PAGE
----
Science & Technology
Computers may replace doctors within 10 years
By T.K. Randall
September 13, 2017 · 17 comments
Computers will play a much more important role in health care. Image Credit: Nathanael T. Miller
UK Health Secretary Jeremy Hunt has outlined how health care is likely to change over the next decade.
Not only will visits to a GP become less commonplace, he argues, but medical care is set to become so sophisticated that most conditions will eventually be diagnosed even before symptoms arise.
Much of this will be down to intelligent computers being capable of managing each patient's medical records and analyzing everything from test samples to verbal consultations to help make a diagnosis.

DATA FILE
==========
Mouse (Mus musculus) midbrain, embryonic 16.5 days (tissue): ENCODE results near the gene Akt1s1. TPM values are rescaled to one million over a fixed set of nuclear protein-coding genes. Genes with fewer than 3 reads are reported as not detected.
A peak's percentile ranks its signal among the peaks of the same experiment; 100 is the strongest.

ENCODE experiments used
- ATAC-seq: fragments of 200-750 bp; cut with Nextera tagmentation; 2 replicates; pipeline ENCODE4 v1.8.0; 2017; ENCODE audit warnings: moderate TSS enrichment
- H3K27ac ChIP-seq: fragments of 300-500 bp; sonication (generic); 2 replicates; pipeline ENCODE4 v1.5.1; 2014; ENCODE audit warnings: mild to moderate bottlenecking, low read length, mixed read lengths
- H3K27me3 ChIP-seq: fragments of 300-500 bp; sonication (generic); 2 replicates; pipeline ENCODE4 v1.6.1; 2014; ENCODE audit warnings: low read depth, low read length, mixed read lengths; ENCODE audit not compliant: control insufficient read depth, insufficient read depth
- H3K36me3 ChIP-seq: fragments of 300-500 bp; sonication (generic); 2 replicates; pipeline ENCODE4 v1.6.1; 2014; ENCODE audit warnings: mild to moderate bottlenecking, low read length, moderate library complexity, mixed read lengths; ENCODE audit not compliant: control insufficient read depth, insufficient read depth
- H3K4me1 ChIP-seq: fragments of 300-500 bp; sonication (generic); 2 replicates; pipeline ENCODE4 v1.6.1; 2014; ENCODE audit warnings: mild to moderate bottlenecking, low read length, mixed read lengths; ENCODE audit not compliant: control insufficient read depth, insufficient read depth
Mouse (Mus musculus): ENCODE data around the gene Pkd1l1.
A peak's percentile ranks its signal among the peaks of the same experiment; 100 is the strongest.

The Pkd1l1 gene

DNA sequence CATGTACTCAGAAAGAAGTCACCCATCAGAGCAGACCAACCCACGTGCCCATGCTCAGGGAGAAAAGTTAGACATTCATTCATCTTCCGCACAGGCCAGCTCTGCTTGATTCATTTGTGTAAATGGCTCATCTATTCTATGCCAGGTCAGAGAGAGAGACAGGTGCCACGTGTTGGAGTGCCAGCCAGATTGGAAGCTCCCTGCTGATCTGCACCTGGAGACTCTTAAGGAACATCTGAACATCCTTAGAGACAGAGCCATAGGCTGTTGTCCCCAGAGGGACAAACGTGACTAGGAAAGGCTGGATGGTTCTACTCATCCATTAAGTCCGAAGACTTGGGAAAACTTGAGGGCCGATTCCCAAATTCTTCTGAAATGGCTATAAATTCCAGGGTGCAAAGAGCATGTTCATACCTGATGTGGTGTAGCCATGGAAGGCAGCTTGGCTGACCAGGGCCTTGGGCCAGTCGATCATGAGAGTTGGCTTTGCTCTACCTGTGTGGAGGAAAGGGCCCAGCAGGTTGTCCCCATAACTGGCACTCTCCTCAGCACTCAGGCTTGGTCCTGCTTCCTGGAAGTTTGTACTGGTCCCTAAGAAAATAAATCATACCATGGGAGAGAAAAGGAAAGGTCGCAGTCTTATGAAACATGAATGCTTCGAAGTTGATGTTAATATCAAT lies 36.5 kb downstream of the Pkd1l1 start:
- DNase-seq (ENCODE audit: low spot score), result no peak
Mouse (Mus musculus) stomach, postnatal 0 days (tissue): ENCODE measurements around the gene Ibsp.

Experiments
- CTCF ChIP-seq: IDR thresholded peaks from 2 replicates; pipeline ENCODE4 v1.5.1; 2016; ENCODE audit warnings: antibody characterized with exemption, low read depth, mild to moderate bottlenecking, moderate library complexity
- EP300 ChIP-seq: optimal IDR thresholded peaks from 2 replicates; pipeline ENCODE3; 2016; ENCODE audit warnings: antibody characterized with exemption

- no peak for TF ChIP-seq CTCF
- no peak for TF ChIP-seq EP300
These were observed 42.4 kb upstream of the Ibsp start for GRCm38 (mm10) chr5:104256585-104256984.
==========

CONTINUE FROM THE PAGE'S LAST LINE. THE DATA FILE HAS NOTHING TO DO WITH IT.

"The first thing is we may not be going to doctors for a diagnosis, we might be going to computers instead, who will be looking at the 300,000 biomarkers in every single drop of blood, mashing that with big data information about everyone else's biomarkers," Hunt told the NHS Expo conference.
"And when we do go to a doctor, he or she may be comparing your medical record with our fully sequenced genome and giving us much more accurate predictive information."
"We may be in a world where if we show any symptoms of a disease, we consider that a sign of failure - because the name of the game will be to catch diseases when we are asymptomatic and we have a much better chance of being able to nip illness in the bud."
Source: Belfast Telegraph
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